SULLIVAN, Judge (concurring).

I concur in the result reached in the opinion by Presiding Judge Buchanan and in his treatment of Issues Two and Three. I cannot, however, agree with his framing of Issue One nor in the treatment accorded that "Issue". The primary opinion states Issue One to be:

"Did Officer Robertson's warrantless search of the open convertible constitute an illegal search and seizure, thereby requiring the suppression of the cellophane package obtained from that search and seizure?"

Quite concisely I do not view the case before us as a "search" case at all. Consequently, in my opinion it does not involve "probable cause for a search", nor does it involve whether the Privilege against unlawful search is personal to the owner or possessor of the premises or property searched.

The evidence of record in the matter before us quite clearly shows that the convertible was open, and that the cellophane packet was dropped "into the back seat". The officer retrieved it from the rear floor board of the automobile.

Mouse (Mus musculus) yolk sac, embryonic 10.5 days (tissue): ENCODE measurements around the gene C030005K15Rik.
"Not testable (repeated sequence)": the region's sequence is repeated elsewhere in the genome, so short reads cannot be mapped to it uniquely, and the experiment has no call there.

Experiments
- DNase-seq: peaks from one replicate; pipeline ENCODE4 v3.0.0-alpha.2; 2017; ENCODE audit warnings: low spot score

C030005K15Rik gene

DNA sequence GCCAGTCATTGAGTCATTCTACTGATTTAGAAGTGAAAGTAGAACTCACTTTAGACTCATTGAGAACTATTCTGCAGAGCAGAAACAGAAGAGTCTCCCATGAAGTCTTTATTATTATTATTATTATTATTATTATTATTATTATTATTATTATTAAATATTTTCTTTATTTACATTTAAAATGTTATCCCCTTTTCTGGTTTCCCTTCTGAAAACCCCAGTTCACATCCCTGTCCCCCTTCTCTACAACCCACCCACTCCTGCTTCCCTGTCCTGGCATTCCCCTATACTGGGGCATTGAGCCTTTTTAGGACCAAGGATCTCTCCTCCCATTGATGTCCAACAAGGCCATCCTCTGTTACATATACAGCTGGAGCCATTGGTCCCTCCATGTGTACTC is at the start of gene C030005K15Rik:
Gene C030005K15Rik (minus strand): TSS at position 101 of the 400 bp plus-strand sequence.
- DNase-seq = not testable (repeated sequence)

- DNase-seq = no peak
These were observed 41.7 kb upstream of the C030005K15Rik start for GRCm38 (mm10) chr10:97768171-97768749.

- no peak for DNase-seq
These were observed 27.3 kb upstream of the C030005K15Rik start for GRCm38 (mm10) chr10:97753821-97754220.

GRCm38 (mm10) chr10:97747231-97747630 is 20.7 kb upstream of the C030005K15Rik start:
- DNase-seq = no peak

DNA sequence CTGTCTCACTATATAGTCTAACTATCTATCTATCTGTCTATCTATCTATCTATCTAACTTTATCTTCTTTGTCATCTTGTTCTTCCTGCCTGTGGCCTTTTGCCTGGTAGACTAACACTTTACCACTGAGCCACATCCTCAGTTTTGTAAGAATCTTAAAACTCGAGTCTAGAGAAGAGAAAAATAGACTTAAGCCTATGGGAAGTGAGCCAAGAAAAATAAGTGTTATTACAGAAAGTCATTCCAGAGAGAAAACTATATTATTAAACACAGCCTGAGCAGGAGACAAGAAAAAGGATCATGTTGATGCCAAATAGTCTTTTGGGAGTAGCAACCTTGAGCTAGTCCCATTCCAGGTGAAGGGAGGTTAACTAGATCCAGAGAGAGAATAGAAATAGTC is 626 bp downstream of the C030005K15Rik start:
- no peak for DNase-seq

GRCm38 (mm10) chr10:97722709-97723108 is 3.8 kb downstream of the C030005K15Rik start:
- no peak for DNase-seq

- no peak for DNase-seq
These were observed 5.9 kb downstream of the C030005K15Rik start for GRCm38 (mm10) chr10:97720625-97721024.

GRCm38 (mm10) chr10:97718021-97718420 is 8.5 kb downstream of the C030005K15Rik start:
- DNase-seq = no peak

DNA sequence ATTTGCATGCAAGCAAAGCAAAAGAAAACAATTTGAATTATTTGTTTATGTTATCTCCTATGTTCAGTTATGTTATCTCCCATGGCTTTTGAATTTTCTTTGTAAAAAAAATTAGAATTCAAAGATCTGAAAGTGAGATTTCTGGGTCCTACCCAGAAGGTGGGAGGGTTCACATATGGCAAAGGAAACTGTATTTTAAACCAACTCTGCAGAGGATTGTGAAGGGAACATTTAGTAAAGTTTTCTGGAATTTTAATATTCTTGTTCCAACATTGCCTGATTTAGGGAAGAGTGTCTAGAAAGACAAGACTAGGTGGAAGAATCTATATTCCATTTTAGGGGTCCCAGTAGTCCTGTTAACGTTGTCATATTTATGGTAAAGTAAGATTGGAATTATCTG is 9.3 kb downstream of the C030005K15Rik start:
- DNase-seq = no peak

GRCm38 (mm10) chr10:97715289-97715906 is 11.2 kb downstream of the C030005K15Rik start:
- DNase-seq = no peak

Thus, notwithstanding that the State mistakes the nature of the facts and argues the issue as a "justified search", the law relative to "search" is simply not applicable. It is not a "search" case. Rather, the "plain view" doctrine is applicable and such latter doctrine is the justification for the seizure of the packet in question. Alcorn v. State (1970) Ind., 265 N.E.2d 413; Ford v. State (1971) Ind., 275 N.E.2d 808; Deering v. State (1972) Ind. App., 284 N.E.2d 553.

Some case metadata and case summaries were written with the help of AI, which can produce inaccuracies. You should read the full case before relying on it for legal research purposes.

This site is protected by reCAPTCHA and the Google Privacy Policy and Terms of Service apply.